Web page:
I’m pretty sure that Pinocchio was the first movie I ever saw in a movie theater.  In those pre-video and pre-DVD days, the classic animated Walt Disney films were reissued to the movie theaters on a multi-year rotation basis, there to be enjoyed by a new generation of little kids.  The Webner kids saw Pinocchio on one of the reissuances, in a full-sized movie theater with a huge screen and top of the line sound system.

When people think of Pinocchio, they typically think of the charming and friendly Jiminy Cricket and the helpful Blue Fairy, of Pinocchio’s funny nose growing with each implausible lie, of Pinocchio dancing with Geppetto and his squeeze box, and of the great songs — Give A Little Whistle, Hi-Diddle-Dee-Dee (An Actor’s Life for Me), and of course When You Wish Upon A Star.  Not me.  I thought Pinocchio was terrifying, and even now when I think of the movie the little boy inside still cringes.

Of course, Pinocchio is a morality tale; real boys are supposed to be honest, good and true and listen to their consciences.  But the real eye-opener for this little kid was the notion that there are bad people lurking out there who act like your friends but are ready to lure you from school, clap you into a bird cage, make you sick with a cigar at Pleasure Island, and turn you into a donkey.  Used as I was to walking to school every day with UJ in our tidy Akron neighborhood, that notion was astonishing.  And even though I was pretty sure that little boys who misbehaved couldn’t be turned into donkeys, the scene where Pinocchio’s big-talking miscreant pals are transformed into frightened braying jackasses still had a huge impact.  What if the seemingly nice people I encountered during the day were like the initially jolly Coachman who turned out to be evil incarnate?

I haven’t seen a Disney animated movie since Richard and Russell were little, so I don’t know if their films still have scary characters and scenes.  Pinocchio packed a punch because the bad guys were truly frightening and the terrified realization of the boys changed forever into donkeys seemed indisputably real.  I’m not saying Pinocchio cured me of bad behavior — Mom and my siblings would certainly dispute that notion — but the scary parts introduced new concepts about the potential costs of naivete and naughtiness and the presence of wickedness in the world that had a real impact.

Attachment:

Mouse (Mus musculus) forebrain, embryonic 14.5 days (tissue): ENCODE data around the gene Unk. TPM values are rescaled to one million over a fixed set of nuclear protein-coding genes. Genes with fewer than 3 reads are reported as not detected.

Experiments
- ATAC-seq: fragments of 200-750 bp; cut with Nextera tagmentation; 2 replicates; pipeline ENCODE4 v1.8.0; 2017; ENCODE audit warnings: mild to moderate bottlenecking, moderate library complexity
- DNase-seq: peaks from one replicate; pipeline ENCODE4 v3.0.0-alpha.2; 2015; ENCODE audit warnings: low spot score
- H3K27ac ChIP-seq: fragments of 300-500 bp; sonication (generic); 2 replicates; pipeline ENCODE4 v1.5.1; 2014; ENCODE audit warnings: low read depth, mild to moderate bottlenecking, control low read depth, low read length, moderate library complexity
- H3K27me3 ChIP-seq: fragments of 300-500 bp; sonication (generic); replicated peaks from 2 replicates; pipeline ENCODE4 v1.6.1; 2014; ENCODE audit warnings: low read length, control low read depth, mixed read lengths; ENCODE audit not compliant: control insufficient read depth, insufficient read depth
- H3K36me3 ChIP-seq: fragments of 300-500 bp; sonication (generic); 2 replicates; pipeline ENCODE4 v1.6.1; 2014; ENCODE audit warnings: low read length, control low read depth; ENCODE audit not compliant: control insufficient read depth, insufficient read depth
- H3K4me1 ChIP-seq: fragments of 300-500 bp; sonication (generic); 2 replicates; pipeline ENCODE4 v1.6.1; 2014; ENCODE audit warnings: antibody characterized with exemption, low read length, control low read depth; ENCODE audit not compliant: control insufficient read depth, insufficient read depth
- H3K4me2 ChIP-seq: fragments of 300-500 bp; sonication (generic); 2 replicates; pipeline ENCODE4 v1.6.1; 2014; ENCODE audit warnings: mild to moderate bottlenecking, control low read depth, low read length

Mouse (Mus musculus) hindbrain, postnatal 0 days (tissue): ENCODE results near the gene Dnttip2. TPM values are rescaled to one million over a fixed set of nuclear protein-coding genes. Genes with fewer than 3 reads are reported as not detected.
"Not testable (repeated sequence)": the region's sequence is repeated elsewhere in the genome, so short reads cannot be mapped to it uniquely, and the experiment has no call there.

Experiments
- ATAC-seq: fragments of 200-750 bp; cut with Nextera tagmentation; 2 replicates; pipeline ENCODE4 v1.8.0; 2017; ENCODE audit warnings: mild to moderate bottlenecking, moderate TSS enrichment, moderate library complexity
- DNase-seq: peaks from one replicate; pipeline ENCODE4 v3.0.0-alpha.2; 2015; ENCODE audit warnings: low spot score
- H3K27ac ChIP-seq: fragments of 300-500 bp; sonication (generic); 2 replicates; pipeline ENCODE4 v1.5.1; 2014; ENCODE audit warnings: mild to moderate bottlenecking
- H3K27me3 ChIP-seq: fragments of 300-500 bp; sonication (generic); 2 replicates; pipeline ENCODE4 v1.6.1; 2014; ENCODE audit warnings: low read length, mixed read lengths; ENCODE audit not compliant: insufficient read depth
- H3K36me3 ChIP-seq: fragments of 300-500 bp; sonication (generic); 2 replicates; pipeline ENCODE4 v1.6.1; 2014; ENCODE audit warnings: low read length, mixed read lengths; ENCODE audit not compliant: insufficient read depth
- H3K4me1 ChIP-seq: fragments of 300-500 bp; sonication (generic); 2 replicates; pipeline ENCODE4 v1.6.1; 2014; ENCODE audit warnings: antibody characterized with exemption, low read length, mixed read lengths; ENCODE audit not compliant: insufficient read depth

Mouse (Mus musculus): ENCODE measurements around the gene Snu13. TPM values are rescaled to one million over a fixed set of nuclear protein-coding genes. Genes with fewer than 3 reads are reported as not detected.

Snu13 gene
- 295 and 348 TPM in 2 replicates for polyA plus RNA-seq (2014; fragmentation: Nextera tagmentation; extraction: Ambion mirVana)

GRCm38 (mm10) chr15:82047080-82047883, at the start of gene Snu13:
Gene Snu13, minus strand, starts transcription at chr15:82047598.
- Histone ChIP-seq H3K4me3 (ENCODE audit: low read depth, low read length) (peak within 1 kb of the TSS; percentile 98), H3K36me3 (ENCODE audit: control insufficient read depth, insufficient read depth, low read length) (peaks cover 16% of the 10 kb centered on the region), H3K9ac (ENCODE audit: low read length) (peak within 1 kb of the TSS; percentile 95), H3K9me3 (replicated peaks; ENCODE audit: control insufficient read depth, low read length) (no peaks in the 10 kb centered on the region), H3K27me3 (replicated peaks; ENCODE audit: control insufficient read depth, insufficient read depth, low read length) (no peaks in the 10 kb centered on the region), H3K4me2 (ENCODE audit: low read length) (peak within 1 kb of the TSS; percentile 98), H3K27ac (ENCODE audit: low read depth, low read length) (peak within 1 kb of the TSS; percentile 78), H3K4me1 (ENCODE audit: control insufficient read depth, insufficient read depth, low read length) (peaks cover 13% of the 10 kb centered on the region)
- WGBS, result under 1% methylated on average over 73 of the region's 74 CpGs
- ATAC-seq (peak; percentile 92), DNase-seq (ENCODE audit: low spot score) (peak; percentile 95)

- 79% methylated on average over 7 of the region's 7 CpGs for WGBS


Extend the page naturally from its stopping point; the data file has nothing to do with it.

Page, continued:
I thought of Pinocchio and the awful Coachman the other day when I was reading about the latest bad person to take terrible advantage of trusting people.  The lesson endures.

In Praise Of Christmas Vacation

Squirrrrellllll!

We normally wouldn’t associate the panic-shouted name of a bushy-tailed rodent with Christmas, but any fan of National Lampoon’s Christmas Vacation knows that a squirrel can play a key role in a  family Christmas — and ultimately in achieving payback against a bitchy yuppie neighbor, too.

Every year come the holiday season I want to see some of the standard shows at least once.  A Charlie Brown Christmas, of course, and Rudolph The Red-Nosed Reindeer.  Ralphie in A Christmas Story.  One of the old versions of A Christmas CarolIt’s A Wonderful Life.  And Christmas Vacation, which is one of those movies that I’ll watch whenever I run across it during channel-surfing time.

It’s a guilty pleasure, but the simple story of everyman Clark Griswold and his doomed attempts to achieve the perfect family Christmas — notwithstanding the unexpected arrival of dickey-wearing cousin Eddie and his cheap RV with its chemical toilet, uncooperative Christmas lights, ill-advised applications of food technology to sleds, cheapskate bosses, dinner-destroying dogs, and other malignant forces that threaten to thwart him at every turn — seems to perfectly capture the magic of Christmas in a modern world.

Some might bemoan that our family Christmas traditions now include TV programs and movies as well as Christmas carols and other, more conventional aspects of the season.  I’m not too troubled by that.  In the Webner family, there will be a holiday sit-down to watch Christmas Vacation this year, just as in years past.  Anything that brings families together for some hearty laughter seems like a pretty good Christmas tradition to me.

Censorship And Safety

Who is responsible for pulling the film The Interview from its planned Christmas Day release in the face of threats from terrorist hackers?  Was Sony craven, as many have suggested, or was it the theater chain owners who triggered the decision to pull The Interview because of liability concerns, as Sony responds?

I don’t know the answer to that question, but I do know this:  Totally removing a movie, or any other form of expression, from widespread public distribution because of threats is censorship and sets a terrible precedent.  Does anyone really dispute the conclusion that somewhere in Pyongyang or some other rathole the terrorist hackers are high-fiving over their success in this instance, and that terrorist groups elsewhere haven’t taken note of the new weapon that has now been added their arsenal?  What movie, book, play, or TV show is going to be the next target of this technique?

The Interview isn’t the kind of movie I would ever go to a theater to see, but that’s obviously not the point.  The next time it might be  controversial biography I’ve been eagerly anticipating, or the next installment of the Game of Thrones series because the terrorists disagree with how religion is depicted by George R. R. Martin. Regardless of the subject, a free society cannot tolerate a world in which terrorists dictate who gets to see, read, or consider what.

One other point: if I were an author, actor, or historian, I would be thinking long and hard about who brings my work to market and whether they have the courage to do it in the face of threats.  I don’t think I’d want to entrust my creative work product to a company, or a theater chain, that crumbled and caved in the face of threats.  Are actors, directors, and producers going to shy away from Sony projects?